Predawn Fire Guts old Church Housing New York's Liberty Bell
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NEW YORK (AP) — A historic church in lower Manhattan that houses New York’s Liberty Bell and whose congregation dates to the city’s earliest days was gutted by a massive fire early Saturday that sent flames shooting through the roof.
The Middle Collegiate Church in the East Village burned before dawn after a fire spread from a five-story vacant building adjacent to the church around 5 a.m. Flames shot from the roof and the church’s stately front window glowed from the conflagration inside.
“We are devastated. We are gutted like our building is gutted; our hearts are crushed like our doors are crushed,” said the Rev. Jacqueline J. Lewis. “But we know how to be the church, and we know that God is God, yesterday, today, and tomorrow.”
We are devastated and crushed that our beloved physical sanctuary at Middle Collegiate Church has burned.— Rev. Jacqui Lewis, PhD (@RevJacquiLewis) December 5, 2020
And yet no fire can stop Revolutionary Love. pic.twitter.com/R8D3NVjAiY
We’ve been worshiping and doing our ministry in digital spaces since March and that’s what we’ll be doing tomorrow.— Rev. Jacqui Lewis, PhD (@RevJacquiLewis) December 5, 2020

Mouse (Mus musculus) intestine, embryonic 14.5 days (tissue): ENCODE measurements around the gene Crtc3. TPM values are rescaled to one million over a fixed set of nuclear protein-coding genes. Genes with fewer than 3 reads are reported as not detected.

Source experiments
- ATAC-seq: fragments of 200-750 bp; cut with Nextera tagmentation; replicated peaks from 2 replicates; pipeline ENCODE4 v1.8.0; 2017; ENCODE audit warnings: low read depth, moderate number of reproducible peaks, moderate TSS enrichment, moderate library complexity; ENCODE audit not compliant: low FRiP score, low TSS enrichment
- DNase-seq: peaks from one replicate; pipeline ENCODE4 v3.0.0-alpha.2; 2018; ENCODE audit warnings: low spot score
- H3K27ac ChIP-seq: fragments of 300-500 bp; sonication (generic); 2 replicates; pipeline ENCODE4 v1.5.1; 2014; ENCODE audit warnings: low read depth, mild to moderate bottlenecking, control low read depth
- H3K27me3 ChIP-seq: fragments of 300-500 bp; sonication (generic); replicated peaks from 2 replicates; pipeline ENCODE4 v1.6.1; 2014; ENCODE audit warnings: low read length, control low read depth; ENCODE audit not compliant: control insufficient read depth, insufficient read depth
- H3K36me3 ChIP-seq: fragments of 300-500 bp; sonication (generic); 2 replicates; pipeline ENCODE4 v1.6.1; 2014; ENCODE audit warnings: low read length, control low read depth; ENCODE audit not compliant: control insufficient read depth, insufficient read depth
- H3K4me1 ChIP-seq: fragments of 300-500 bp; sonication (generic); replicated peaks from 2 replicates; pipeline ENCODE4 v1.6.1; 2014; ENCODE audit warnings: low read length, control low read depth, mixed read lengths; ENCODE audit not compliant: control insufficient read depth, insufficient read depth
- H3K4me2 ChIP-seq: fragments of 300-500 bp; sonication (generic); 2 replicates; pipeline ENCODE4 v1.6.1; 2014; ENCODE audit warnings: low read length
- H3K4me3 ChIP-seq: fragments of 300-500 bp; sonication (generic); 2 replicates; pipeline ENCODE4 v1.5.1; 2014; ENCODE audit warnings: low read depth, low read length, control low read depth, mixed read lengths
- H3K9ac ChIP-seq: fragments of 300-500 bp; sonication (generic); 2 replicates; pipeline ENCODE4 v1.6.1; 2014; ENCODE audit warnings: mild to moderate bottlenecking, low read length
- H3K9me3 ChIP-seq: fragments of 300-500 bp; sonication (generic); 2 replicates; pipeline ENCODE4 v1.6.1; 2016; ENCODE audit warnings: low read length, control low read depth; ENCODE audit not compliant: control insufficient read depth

We pray for the first responders. We pray for our neighbors who are also affected by this fire. And we covet your prayers as we grieve.
In just love,
City Councilmember Carlina Rivera tweeted that no injuries were reported.
Built in 1892, the church is home to the oldest congregation of the Collegiate Churches of New York, which dates to the Dutch settlement of the island in the 1620s, according to the church’s website.
The Middle Collegiate Church had been in two other locations in Manhattan since 1729.
The bell tower houses New York’s Liberty Bell, which pealed to mark the birth of the nation in 1776 and has since been rung for the inaugurations and deaths of American presidents and events such as remembrance of the Sept. 11 attacks, according to the church.
Lewis believed the bell survived the fire but was not certain. Church minister Amanda Ashcraft told WABC that the Tiffany stained glass windows were gone.
The fate of the church building is unclear, Lewis said, but the ministry will continue.
“Our church has been worshipping digitally since March 15,” Lewis said. “And that’s what we’ll be doing tomorrow.”
Copyright 2020. The Associated Press. All rights reserved.
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